"Incoming: feature requests" - Guardian Hacks SXSW Hackday
"Imagine sitting down, today, to plan and build a new news organisation for the 21st century. What would be its founding principles? How would it fund its journalism? And how would it fully exploit and integrate itself with technology that will determine how it is distributed, how it communicates, and it relates to and empowers its readers?" - Jemima Kiss
That is how Jemima Kiss introduced the Guardian Hacks SXSW project to our web audience the other day, and at the weekend I managed to pop in for a bit of the show'n'tell that rounded up the hackday that forms part of it. Only rocking up for the tail-end meant I'd missed the coffee panic, appeals for sleeping bags and a pizza delivery team who couldn't spell The Guardian. All the usual hackday stuff then.
As ever at hack days, a little bit of user experience work can go a long way. Musicmetric impressed with a whizzy visualisation of the relationships between bands, genres, and social web connections like MySpace, Twitter and Facebook, but they had two other hacks to show. Both of them were impressive examples of data-mining, one doing sentiment analysis around bands, and one totting up online coverage of SXSW. Presented as command line interfaces, however, they lacked the visual wow factor that would have given them the impact they probably deserved.
There was an international journalistic presence, with people from La Repubblica and Le Monde present. I was impressed with the Le Monde team taking on the triple-whammy of presenting to a packed audience of their peers, risking a live technical demo, and doing it all in a second language.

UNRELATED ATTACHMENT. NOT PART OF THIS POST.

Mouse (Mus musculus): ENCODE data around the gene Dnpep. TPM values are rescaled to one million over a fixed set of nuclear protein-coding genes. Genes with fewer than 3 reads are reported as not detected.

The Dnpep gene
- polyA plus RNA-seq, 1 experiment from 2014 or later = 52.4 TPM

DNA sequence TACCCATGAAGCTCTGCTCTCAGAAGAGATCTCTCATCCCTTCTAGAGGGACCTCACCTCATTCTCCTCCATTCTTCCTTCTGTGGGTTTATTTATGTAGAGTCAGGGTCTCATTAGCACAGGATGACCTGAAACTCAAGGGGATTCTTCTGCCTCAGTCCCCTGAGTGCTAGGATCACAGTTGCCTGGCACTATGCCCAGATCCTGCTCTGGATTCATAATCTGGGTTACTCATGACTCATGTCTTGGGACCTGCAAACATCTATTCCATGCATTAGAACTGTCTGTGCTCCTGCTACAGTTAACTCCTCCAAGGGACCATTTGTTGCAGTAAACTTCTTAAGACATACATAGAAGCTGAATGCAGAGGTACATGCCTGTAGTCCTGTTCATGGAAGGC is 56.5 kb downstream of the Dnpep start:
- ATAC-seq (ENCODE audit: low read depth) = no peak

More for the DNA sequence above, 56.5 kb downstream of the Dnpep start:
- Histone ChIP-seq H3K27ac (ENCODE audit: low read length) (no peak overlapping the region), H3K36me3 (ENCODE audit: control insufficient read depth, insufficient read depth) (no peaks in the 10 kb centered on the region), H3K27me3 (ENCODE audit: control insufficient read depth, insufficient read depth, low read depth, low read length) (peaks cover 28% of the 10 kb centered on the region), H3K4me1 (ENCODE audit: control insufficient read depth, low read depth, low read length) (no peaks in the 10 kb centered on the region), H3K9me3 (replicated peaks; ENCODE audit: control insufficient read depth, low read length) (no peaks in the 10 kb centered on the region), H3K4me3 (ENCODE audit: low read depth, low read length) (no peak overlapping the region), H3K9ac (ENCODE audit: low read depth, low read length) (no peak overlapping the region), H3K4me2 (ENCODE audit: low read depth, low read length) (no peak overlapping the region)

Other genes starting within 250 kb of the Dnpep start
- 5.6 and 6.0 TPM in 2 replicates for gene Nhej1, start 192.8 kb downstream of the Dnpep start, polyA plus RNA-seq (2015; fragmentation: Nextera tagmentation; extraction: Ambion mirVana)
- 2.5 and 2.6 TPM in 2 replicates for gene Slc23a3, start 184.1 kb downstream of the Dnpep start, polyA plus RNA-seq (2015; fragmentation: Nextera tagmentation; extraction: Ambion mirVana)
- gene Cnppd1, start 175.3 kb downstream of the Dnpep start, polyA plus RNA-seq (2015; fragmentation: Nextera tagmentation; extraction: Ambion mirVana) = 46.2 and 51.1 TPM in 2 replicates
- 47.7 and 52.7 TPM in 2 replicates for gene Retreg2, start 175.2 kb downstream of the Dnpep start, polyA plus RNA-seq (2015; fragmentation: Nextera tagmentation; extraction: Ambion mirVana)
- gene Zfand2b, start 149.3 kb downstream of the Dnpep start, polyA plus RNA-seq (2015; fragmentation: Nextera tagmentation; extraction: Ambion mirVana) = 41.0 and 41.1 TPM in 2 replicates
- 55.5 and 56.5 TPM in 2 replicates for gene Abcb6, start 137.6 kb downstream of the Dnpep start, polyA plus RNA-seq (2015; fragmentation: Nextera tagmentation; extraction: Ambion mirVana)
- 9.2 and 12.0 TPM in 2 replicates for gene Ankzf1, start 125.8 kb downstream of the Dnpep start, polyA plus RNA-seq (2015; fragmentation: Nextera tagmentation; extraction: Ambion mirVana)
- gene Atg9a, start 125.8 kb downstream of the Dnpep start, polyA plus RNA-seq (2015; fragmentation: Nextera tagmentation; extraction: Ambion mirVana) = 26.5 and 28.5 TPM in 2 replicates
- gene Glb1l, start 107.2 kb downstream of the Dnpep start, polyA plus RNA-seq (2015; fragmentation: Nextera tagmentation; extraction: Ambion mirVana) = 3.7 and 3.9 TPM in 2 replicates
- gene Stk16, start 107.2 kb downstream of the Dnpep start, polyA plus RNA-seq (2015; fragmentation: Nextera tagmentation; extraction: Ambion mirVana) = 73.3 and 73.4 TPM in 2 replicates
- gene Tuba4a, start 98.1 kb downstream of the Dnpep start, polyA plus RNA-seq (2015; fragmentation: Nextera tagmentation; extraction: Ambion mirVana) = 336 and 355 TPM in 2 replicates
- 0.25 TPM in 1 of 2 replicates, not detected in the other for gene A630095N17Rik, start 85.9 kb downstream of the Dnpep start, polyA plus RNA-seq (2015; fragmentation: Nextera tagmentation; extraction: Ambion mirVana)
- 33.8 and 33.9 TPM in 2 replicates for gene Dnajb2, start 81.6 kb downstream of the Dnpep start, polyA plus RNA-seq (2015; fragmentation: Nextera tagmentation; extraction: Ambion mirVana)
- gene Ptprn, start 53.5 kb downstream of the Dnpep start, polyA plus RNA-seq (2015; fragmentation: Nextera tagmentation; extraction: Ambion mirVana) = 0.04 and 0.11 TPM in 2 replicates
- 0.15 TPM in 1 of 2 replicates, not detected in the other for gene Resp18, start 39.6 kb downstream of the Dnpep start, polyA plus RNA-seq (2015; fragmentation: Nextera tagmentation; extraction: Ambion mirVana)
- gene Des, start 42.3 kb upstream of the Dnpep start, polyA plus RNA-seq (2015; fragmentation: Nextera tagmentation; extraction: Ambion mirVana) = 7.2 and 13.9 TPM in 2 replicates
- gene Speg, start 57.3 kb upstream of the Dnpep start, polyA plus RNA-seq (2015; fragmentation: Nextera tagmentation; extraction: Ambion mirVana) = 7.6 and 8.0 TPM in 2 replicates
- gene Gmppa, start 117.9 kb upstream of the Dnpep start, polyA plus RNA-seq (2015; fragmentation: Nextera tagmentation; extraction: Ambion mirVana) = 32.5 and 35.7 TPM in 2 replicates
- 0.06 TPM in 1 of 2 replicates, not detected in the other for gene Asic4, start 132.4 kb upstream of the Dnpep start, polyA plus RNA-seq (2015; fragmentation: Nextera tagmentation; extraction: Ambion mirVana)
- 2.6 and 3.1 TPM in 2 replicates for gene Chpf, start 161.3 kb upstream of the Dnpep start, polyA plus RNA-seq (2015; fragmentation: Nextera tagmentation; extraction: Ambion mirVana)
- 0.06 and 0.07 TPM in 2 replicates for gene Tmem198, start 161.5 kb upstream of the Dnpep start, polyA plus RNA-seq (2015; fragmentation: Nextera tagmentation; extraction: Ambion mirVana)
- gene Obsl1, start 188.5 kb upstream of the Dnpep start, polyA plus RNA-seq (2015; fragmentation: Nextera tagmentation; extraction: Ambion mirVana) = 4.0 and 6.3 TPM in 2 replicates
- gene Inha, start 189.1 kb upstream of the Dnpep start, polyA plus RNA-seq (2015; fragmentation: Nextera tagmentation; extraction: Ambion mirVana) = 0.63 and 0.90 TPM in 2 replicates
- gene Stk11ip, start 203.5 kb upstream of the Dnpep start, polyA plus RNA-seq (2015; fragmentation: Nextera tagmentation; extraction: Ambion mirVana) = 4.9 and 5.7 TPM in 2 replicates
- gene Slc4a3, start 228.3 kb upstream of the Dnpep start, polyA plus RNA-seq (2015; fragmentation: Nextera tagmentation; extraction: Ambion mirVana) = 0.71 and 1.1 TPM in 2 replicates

Trying to demo hacks live in the short time allocated is hard. There has been some criticism of hackdays recently that people show up and just basically give an existing product demo, explaining how they've added one tiny feature over the last 36 hours. There wasn't too much of that on Sunday, although a couple of presentations caused a ripple of Twitter disquiet.
Symptomatic of the rise in importance of mobile and tablet devices is the fact that you can't rely any more on just being able to cue the hack presentations up on two laptops. Instead, a webcam was used so that you could point the camera at whatever device the hack had been developed for.
One hack that suffered from a bit of tech fail was Vueo - which was a real shame. I think their aim was to be able to demonstrate a TV studio editing suite style interface that allowed you to mix video streams coming in from iPhones. That could potentially have a massive impact on the way that news organisations could cover breaking news and live events from the ground, but I don't think they got to show it off to its full advantage.
The hack that appeared to draw the most gasps from the assembled journalists in the room, and consequently won, was Articlr, which was presented by Jason Grant. It was a back-end tool for easily monitoring social media and rival coverage of a story in real-time, and then simply dragging-and-dropping elements from external sites into a story package. With a bit of geo-location goodness thrown in. I fully expect the feature request to be on my Guardian desk by about 11am this morning...